Saturday, July 21, 2007

Choosing a shed - The Orb

The Orb is one of the most spectacular and innovative garden offices I've ever seen, a lightweight oval structure with a lovely retro twist produced using boatbuilding techniques ("The totality of the body, chassis and legs gives the orb a structural strength more akin to a yacht than a garden office," they say). With four adjustable legs - great for uneven ground - and a minimal foundation requirement, The Orb can be moved around your garden easily on a whim and taken with you if you move house. According to the makers the oval shell allows the heating and air handling to be very energy efficient with very little heating input. It's available in one size, 4m x 3m.

Orbs comes with all the usual musts such as full electrics and double-glazed doors with optional extras including solar panels and underfloor heating. Walls are 40mm thick and built from a sandwich of GRP materials - making it as strong as a boat! All locks conform to BS 3621.

The Orb - which is also being marketed as a holiday home and for corporate events - is the brainchild of designer Philip Simpson who says he was looking for something unlike a box or classic caravan but that would enhance the shedworker's appreciation of the outdoors. His initial inspirations were in fact gypsy caravans and yachts. Simpson knows what he is talking about - he is responsible for the Earth Gallery at the Natural History Museum in London and the Peace Museum at Ypres in Belgium. It was put together with architect David Miller who designed the Media Centre at Lords' Cricket Ground. They say that:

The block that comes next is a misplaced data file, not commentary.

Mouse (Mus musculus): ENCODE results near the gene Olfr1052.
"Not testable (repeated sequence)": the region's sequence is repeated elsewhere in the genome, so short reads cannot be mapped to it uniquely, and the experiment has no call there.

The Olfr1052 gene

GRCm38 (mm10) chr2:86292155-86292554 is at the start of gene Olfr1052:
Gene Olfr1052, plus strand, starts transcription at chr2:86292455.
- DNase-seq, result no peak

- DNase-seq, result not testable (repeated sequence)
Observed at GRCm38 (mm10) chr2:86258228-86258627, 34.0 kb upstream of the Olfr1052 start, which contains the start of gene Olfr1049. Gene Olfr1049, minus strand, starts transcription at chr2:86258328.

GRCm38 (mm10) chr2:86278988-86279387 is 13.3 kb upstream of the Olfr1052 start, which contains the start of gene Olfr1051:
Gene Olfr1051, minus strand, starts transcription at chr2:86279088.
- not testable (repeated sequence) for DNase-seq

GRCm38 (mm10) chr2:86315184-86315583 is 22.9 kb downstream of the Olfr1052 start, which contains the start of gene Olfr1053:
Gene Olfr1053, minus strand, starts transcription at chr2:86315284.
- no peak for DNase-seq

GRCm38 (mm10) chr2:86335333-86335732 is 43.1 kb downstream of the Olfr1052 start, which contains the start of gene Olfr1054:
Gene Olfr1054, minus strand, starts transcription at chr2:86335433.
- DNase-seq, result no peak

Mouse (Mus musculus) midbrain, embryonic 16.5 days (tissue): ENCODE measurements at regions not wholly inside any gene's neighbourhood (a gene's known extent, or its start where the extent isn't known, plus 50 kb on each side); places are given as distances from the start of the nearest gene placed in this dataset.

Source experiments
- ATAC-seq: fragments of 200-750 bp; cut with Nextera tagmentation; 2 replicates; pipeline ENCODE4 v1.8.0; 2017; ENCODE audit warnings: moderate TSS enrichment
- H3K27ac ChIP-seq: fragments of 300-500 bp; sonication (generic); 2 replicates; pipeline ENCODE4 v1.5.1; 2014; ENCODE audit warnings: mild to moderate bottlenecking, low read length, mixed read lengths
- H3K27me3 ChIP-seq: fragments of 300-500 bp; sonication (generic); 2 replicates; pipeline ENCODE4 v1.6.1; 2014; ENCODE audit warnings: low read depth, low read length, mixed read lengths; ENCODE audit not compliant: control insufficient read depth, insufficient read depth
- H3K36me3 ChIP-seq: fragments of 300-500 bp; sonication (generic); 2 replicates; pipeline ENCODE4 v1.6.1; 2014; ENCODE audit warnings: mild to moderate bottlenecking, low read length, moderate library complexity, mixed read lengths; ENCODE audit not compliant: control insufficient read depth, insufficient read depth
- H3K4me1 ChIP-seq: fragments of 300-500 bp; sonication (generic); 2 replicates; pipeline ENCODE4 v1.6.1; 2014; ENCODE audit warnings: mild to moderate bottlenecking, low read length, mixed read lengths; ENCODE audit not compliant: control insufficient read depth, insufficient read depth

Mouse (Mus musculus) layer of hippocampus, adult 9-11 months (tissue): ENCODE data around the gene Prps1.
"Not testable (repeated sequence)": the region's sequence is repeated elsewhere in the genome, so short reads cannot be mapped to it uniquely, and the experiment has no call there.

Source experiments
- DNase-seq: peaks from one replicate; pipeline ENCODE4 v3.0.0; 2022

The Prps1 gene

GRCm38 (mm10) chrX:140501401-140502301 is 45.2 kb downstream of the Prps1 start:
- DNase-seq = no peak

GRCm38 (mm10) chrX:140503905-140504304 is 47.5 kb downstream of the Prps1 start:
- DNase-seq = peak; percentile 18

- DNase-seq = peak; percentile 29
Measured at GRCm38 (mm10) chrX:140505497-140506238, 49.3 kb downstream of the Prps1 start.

"Our target consumer segment is the design and brand conscious, 20- to 40-something market, most likely urban professionals with a need for more space - whether in their own back gardens or on a rural hilltop."

Well spotted Lloyd Alter at Treehugger.


  1. oh i WANT one of those.

  2. Yes, they're rather special. My only very minor quibble, and it's not really a quibble in a sense, is that they look a little like the kind of thing that colour supplements in the 1950s suggested we'd all be living in in 2020. I can't put my finger on it. Maybe it's just the shock of the new. But very definitely a welcome addition to the canon.

  3. i WOULD like to see an actual photo of one on their site... they're all CGI and you just can't get the true feel with CGI.